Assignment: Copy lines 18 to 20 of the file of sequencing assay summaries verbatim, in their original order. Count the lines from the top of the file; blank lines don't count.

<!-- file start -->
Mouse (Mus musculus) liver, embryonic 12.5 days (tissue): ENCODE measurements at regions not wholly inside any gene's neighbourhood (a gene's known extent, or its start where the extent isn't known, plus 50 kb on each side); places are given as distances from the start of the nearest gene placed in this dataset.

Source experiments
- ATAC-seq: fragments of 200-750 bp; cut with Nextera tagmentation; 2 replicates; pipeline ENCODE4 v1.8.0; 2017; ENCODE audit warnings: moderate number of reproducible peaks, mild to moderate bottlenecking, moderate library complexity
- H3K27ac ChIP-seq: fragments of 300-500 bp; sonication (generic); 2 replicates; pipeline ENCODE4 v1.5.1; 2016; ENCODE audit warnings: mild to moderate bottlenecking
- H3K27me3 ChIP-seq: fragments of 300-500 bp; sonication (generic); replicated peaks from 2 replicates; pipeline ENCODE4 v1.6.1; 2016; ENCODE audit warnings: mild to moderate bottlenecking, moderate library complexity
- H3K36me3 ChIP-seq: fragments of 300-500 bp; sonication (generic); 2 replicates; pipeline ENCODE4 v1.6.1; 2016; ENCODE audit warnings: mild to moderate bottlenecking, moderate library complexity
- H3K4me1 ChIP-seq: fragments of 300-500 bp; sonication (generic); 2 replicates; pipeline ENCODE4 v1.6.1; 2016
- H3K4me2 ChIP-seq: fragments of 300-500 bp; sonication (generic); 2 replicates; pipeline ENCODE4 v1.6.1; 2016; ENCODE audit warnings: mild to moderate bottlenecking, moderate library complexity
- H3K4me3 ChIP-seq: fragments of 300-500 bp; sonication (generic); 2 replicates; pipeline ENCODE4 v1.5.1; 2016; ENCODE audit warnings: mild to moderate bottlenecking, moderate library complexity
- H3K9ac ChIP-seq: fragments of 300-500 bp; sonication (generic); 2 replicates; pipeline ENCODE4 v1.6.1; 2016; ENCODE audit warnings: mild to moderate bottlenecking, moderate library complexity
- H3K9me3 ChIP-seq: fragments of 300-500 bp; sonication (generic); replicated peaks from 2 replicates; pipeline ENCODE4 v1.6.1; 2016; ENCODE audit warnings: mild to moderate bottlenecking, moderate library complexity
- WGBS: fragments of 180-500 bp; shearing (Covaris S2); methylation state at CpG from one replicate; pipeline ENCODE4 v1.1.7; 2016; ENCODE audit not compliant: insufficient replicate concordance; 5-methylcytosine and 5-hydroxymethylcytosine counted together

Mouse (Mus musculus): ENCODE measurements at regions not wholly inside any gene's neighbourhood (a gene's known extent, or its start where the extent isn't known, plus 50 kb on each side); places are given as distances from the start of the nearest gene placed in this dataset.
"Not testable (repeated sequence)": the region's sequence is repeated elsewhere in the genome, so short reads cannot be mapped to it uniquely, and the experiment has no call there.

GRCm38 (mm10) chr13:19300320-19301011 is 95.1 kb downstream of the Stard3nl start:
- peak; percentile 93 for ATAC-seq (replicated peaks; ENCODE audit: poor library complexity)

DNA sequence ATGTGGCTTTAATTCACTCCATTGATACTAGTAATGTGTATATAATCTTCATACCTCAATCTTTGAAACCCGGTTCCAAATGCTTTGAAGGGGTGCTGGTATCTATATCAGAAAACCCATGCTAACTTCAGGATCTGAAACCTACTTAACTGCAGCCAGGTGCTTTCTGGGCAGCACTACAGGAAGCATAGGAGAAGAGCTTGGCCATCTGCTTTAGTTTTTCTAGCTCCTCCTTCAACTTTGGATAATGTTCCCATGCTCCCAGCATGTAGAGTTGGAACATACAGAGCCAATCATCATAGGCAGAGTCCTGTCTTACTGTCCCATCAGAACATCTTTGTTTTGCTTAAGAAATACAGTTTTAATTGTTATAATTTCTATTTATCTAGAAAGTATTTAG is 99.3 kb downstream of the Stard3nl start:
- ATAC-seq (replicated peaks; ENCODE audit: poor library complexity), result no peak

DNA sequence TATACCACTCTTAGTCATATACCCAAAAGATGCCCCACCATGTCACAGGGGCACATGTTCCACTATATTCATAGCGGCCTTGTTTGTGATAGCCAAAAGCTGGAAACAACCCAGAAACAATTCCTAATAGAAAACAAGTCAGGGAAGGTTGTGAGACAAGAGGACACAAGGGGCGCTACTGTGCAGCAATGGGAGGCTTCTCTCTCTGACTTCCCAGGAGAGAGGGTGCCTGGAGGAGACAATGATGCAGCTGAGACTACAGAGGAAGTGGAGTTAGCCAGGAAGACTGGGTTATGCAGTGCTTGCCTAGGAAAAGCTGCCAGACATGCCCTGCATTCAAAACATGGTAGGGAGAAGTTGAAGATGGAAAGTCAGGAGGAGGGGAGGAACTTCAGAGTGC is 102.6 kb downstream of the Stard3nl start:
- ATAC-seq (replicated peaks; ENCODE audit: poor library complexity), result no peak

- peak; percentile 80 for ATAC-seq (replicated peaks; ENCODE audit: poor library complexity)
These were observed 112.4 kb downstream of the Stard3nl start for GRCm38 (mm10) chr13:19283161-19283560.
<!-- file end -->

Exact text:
- ATAC-seq (replicated peaks; ENCODE audit: poor library complexity), result no peak

DNA sequence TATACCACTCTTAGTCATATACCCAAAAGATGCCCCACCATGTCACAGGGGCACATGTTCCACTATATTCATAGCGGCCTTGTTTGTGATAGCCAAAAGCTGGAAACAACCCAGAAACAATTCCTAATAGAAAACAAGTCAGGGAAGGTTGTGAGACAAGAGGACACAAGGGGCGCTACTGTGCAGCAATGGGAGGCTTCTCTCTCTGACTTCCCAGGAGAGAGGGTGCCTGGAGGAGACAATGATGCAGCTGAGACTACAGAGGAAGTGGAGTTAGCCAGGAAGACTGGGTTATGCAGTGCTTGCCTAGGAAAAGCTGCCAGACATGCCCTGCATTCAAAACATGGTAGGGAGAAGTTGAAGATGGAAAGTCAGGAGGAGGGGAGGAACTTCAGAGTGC is 102.6 kb downstream of the Stard3nl start:
- ATAC-seq (replicated peaks; ENCODE audit: poor library complexity), result no peak